'The universal machine'

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The universal machine

Written and directed by David Byrne

When we arrived at the The New Diorama Theatre in London we didn't know what to expect. The universal machine is a musical about the life of mathematician and WWII code breaker Alan Turing. Turing was a tragic genius, he is now recognised as the father of computer science, his work during the war saved many lives, but he died young and in unclear circumstances after having been convicted for his homosexuality and chemically castrated. A lot of material for a play — but a musical? I have only seen one musical in my whole life, Cats, and it made me feel ill, so I really could not fathom how this was going to work.

Alan Turing

Alan Turing

But as it turned out, we loved it. This isn't a musical with top hats and tear jerkers. Music, written by Dominic Brennan, and choreography weave surprisingly naturally into the story, bringing across aspects that are too emotionally, and even scientifically, complex to spell out in ordinary dialogue. And Byrne deals sensitively with points that could easily be trivialised through over-dramatisation: Turing's arrest, the chemical castration and the suspected suicide.

The New Diorama is a tiny theatre, seating 80 people, whose stage could just about accommodate the cast. Lead actor Richard Delaney's physical resemblance to the Turing we know from photographs was astounding, but when the show first started my heart sank. The opening scenes and first song depict Turing's relationship with his mother and move to boarding school, focussing heavily on his social awkwardness. This, I worried, is just another clichéd portrayal of a mathematician as a nutter, the deranged genius, which has been sucked dry in I don't know how many films and plays. But mid-way through the first half of the show my scorn evaporated. Performances, notably Delaney's and that of Judith Paris, playing Turing's mother and perhaps the most impressive singer, were excellent and I was reminded that Turing's introversion was after all a defining streak of his personality. Having a young Turing exclaim, repeatedly, that he wanted to be a machine may seem like a cheap ploy but it's authentic. The depiction at the end of the first half of Turing's work as part of a team of code breakers, made visceral by music and movement, nearly had me in tears.

Read our interview with director and cast or listen to it in our podcast.

The show naturally focusses on the emotional aspects of Turing's story. We all know what the high-points are and Byrne refuses to spell those out yet again. Instead, he focuses on the flesh that surrounds the well-known skeletal story. For example, the emptiness that followed the heroic effort to crack Enigma and the code breakers' anti-climactic anonymity came across particularly well (though I personally could have done with less of Turing's land lady who seemed to embody some of that). The question of whether Turing's death was a suicide is skillfully left open and his relationship with his colleague and short-term fiancée, Joan Clarke, portrayed with gentleness. Even if maths and computers leave you cold, there is a lot to take away from this show.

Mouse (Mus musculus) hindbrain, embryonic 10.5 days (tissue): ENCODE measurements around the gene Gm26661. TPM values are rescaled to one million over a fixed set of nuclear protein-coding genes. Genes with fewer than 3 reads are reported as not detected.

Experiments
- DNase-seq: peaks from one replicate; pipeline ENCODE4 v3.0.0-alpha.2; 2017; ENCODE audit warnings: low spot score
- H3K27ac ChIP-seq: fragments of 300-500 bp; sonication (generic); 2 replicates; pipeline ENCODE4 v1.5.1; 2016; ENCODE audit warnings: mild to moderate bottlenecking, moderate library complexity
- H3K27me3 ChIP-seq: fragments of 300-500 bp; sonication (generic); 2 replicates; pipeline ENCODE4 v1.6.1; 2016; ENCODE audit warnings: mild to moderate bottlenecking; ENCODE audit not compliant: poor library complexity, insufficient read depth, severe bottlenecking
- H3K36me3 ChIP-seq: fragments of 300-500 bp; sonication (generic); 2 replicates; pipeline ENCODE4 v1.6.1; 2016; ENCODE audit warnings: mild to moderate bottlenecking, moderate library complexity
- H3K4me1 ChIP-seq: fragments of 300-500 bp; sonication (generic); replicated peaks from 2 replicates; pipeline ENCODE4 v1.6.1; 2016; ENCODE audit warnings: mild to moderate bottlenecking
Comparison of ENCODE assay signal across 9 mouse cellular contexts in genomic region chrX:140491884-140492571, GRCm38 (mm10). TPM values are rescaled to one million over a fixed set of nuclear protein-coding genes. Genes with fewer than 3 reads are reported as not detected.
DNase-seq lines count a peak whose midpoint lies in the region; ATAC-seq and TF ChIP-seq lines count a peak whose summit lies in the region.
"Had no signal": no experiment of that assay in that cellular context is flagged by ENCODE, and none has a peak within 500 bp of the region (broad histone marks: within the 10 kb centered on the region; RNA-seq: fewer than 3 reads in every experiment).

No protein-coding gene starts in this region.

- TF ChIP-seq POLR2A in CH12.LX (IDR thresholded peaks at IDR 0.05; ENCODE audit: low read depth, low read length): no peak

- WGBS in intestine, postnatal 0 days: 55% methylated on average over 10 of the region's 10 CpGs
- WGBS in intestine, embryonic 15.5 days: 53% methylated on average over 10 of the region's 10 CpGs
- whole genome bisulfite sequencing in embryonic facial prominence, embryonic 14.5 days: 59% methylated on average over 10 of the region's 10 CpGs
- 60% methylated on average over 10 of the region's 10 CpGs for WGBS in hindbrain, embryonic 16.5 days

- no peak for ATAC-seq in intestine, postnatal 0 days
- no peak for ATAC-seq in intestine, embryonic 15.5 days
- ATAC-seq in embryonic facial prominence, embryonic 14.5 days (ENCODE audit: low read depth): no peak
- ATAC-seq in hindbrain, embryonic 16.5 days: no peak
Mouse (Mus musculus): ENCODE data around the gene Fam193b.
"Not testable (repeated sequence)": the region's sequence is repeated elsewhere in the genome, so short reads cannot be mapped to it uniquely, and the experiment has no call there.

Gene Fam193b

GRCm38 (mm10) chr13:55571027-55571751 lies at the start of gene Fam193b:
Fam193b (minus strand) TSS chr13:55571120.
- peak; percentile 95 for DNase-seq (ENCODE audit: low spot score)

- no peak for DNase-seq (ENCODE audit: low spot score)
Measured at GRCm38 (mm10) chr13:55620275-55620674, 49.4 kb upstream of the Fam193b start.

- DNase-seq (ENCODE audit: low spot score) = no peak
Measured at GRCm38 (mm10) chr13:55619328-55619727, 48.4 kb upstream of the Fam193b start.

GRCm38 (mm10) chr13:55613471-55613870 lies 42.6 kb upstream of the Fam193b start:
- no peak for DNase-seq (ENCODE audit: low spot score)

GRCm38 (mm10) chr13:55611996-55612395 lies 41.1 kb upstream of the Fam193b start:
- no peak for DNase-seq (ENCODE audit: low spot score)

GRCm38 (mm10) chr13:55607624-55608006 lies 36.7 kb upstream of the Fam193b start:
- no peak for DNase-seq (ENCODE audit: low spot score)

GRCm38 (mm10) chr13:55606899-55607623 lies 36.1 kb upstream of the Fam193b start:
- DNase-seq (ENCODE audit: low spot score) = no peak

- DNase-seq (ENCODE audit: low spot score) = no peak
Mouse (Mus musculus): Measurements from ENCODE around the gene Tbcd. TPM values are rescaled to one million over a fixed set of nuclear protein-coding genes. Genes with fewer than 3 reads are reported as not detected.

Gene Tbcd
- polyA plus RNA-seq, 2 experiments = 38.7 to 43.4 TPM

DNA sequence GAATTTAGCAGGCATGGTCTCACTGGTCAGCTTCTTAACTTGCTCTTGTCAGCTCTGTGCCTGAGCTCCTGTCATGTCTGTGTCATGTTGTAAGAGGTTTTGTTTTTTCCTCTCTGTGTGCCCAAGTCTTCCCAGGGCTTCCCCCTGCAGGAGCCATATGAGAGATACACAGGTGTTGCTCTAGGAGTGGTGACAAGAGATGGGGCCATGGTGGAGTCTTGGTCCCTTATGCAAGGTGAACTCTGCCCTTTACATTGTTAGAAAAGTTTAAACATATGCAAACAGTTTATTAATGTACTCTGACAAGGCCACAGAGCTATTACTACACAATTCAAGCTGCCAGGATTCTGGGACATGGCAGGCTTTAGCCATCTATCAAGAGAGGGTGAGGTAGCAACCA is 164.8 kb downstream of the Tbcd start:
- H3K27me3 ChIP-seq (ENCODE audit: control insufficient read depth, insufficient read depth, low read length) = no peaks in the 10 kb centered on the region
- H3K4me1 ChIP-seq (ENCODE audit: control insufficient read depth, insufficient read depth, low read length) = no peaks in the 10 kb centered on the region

But for us the representation of Turing's work was a main point of interest. Being musically challenged we did not pick up on the mathematical patterns that apparently permeate the music (see our interview with director David Byrne), but the music did fantastically conjure up the fevered activity and creative excitement of the code breaking team as they worked to crack the German codes. And equally it conveyed the despair the team felt as all their hard work was methodically destroyed at the end of the war in the name of national security.


The universal machine poster detail.

The mathematics itself features in other ways too. The Enigma machine is explained in sufficient detail for everyone to get the drift and the representation of the building of the bombe, the machine designed to crack Enigma, is fantastic: the workings of many minds stretched to the limit against the ticking clock brings across the power of brains over bombs and the power of mathematical thought.

Turing's work on morphogenesis, the formation of patterns in living organisms, makes a prominent appearance as a metaphor for broken equilibrium during the time of Turing's chemical castration. Slightly wonky, perhaps, but the show gets away with it. Delaney speaks Turing's own poetic words and the juxtaposition of science, poetry and emotion is moving. The famous Entscheidungsproblem also makes a fleeting appearance, representing Turing's work on logic and the sceptical reception it received from many of his peers. The unsolvability of the Entscheidungsproblem, which Turing proved, hints at limits to the kind of mechanised thought he was dreaming of. I'm not sure if this was picked up on, but what did come through clearly via words, music and movement and throughout the show was Turing's driving motivation: to build a thinking machine.

All in all Byrne's production is quite heroic. Not many people would dare to tackle tragedy, maths, and the life of a real person by means of a musical. But the show achieves just the right balance of authenticity and drama, portraying a complex human being whose brilliant contributions benefitted not just mathematics, but the whole of the society that failed him so spectacularly.